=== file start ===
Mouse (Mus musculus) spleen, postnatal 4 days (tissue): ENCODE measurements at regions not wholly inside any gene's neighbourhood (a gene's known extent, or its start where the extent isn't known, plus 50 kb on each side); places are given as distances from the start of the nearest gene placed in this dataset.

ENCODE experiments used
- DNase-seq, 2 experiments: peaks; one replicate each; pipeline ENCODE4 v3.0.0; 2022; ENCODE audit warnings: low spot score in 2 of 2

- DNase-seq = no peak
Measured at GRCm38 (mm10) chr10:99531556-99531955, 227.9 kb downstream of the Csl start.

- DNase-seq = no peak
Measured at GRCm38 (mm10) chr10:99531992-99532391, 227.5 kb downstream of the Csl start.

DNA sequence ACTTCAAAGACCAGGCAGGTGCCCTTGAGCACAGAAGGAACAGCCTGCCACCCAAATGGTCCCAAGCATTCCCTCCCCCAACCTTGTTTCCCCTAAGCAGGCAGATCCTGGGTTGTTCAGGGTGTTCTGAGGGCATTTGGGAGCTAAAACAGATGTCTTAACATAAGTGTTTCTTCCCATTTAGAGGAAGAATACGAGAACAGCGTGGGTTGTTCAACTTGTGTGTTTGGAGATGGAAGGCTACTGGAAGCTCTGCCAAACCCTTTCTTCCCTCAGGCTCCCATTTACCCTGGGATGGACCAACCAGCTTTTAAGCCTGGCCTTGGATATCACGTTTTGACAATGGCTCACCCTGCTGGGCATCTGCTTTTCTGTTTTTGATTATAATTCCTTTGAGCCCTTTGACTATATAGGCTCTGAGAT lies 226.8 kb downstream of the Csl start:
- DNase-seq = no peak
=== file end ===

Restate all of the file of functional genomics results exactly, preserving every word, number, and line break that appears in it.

Mouse (Mus musculus) spleen, postnatal 4 days (tissue): ENCODE measurements at regions not wholly inside any gene's neighbourhood (a gene's known extent, or its start where the extent isn't known, plus 50 kb on each side); places are given as distances from the start of the nearest gene placed in this dataset.

ENCODE experiments used
- DNase-seq, 2 experiments: peaks; one replicate each; pipeline ENCODE4 v3.0.0; 2022; ENCODE audit warnings: low spot score in 2 of 2

- DNase-seq = no peak
Measured at GRCm38 (mm10) chr10:99531556-99531955, 227.9 kb downstream of the Csl start.

- DNase-seq = no peak
Measured at GRCm38 (mm10) chr10:99531992-99532391, 227.5 kb downstream of the Csl start.

DNA sequence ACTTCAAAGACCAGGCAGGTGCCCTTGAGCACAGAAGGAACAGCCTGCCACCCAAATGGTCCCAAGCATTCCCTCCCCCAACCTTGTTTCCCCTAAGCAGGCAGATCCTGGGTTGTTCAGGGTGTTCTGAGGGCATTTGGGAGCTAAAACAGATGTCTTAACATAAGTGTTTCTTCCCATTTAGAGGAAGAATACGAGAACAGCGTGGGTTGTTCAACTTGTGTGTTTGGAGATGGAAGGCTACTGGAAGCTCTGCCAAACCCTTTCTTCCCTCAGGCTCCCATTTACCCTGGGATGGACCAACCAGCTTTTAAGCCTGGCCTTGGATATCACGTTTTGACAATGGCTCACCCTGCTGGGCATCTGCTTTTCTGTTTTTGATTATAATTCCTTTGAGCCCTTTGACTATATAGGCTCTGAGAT lies 226.8 kb downstream of the Csl start:
- DNase-seq = no peak